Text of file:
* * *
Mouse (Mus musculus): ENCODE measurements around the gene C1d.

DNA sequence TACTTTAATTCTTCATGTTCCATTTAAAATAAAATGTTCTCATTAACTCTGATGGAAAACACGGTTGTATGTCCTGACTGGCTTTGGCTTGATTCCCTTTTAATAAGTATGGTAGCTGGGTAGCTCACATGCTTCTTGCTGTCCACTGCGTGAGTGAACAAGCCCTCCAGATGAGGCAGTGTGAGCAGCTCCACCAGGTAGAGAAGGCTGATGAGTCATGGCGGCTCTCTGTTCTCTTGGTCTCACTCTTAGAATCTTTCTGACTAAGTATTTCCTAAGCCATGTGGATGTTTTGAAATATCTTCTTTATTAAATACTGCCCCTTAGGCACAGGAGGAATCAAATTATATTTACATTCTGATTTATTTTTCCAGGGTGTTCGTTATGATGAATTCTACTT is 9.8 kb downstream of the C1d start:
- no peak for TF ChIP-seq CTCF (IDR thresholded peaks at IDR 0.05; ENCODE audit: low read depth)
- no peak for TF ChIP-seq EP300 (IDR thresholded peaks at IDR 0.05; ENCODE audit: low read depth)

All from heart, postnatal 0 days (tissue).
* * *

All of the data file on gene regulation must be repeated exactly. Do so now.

Mouse (Mus musculus): ENCODE measurements around the gene C1d.

DNA sequence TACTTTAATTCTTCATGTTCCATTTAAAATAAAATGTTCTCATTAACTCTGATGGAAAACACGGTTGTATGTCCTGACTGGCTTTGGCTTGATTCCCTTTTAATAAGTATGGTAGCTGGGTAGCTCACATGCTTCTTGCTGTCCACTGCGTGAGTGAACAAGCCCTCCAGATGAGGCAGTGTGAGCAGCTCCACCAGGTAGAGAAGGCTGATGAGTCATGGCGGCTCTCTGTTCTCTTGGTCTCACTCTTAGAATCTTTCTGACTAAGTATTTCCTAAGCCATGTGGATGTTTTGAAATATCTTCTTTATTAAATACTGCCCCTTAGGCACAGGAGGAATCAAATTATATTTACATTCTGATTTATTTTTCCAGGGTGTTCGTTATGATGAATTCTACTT is 9.8 kb downstream of the C1d start:
- no peak for TF ChIP-seq CTCF (IDR thresholded peaks at IDR 0.05; ENCODE audit: low read depth)
- no peak for TF ChIP-seq EP300 (IDR thresholded peaks at IDR 0.05; ENCODE audit: low read depth)

All from heart, postnatal 0 days (tissue).